Hair Loss & How to Recover

I have never had a super strong attachment to my hair or thought it was anything special, but that did not make it any easier to lose.

When I was diagnosed with lupus at age 18, one of the first symptoms I experienced was hair loss. It began with general thinning and breakage. When I showered, huge globs of hair would gather in the drain. I had to start using the baby hair ties and butterfly clips instead of the normal ones for adults. Most hairstyles looked ridiculous with the little hair I had.

The hair loss progressively worsened as my health declined, though, and it culminated in bald spots. I lost most of the bald spot photos when my computer was stolen a few years ago, but you can see in some of these photos that I had small patches on my scalp where my hair fell out in clumps. I will never forget the day I flipped my hair over in the pool (Elvis-style) and watched my family members jaws’ drop as I revealed a massive bald spot on the back of my head that I didn’t even know I had.

I know that my drastic weight loss and malnourishment were a huge part of the reason I lost so much hair, but my hair did not immediately recover when I gained weight and began to nourish my body. In fact, I have been eating a healing diet for over three years and have been the same (normal) weight for about two years but I only now feel like my hair is healthy again. 

I have done a few things that I believe really helped my hair grow. Let me start with some of the basics: cut it short, leave it natural, and don’t wash every day. Long, thin, breaking hair is just depressing, so I kept mine short until I felt like it was thick enough to grow out. I used to think it was necessary to shampoo every single day, but now I go days without washing and it has helped my hair so much. I also avoid blow-drying and straightening as much as possible.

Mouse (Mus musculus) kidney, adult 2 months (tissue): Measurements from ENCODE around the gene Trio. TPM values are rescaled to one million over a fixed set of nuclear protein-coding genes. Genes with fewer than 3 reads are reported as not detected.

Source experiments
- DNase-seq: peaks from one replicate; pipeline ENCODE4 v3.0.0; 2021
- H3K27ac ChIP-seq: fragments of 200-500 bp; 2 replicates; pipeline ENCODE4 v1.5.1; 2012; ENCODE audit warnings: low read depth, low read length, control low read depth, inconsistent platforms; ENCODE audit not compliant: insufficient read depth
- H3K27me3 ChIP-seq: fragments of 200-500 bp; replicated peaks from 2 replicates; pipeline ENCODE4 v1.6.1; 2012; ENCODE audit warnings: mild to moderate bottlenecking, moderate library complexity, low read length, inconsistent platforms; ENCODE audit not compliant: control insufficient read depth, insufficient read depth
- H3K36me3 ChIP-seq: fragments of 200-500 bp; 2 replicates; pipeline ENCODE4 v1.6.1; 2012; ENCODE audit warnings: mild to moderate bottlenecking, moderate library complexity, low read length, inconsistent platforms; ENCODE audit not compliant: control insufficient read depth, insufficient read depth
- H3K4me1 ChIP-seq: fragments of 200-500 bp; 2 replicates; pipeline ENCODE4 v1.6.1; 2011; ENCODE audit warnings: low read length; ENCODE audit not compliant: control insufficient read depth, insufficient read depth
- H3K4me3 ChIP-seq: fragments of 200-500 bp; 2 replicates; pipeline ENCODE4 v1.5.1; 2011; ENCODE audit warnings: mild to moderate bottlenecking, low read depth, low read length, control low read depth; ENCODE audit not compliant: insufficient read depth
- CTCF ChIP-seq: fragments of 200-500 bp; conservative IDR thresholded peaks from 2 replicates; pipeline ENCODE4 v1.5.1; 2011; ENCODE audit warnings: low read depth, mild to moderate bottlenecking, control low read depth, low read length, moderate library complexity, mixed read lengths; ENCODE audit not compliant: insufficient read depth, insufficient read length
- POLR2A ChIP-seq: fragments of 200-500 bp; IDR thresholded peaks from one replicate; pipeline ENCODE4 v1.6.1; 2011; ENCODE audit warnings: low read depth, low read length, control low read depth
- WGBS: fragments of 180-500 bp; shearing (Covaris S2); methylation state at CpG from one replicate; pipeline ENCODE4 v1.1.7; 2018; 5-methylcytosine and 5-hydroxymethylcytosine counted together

Of course, you all know that the next thing I am going to say is that I changed my diet. You need to provide proper nourishment for your hair to grow, and that nourishment will come from healthy fats (SO IMPORTANT!), high-quality animal proteins, and a wide range of fruits and vegetables. I guarantee that your hair will not grow if you are eating dry toast or pizza on a regular basis. You hair needs nutrients. 

But the single most important factor in my own hair growth has been collagen peptides. You may remember hearing about collagen in this post about bone broth, but here’s a quick refresher: collagen is the most abundant protein in our bodies, found in blood vessels, muscles, tendons, skin, and more. Collagen is essential for hair growth and repair – in addition to MANY other processes in your body – and most of us do not have nearly enough of it.

You can get collagen by drinking bone broth and eating gelatinous cuts of meat, but the easiest and most efficient way to get collagen is by using collagen peptides. I have been using 1-2 scoops of Vital Proteins collagen peptides every day for the past eight months or so and I have been absolutely blown away by the difference it has made in my hair. Collagen peptides come in the form of a powder that you can dissolve in any liquid. I mix mine into smoothies, soups, coffee or tea, or even just plain water. I find that it has a slight taste that is almost always masked by whatever you mix it with.

There are an insane number of additional benefits of collagen peptides, including longer and stronger nails, healthier skin, better digestion and nutrient absorption, more agile joints, and more. Collagen is the one supplement that I refuse to go without now that I have seen the benefits in my own life, and I highly recommend that you give it a try as well.

I hope you know that I do not think my hair is anything to brag about. I do not have picture-perfect hair, but I do have hair that is far thicker, healthier, longer, and stronger than it was before. If you want to boost your own hair health, give these tips a try!

Do you have questions about collagen peptides or how to have naturally healthier hair? Let me know!



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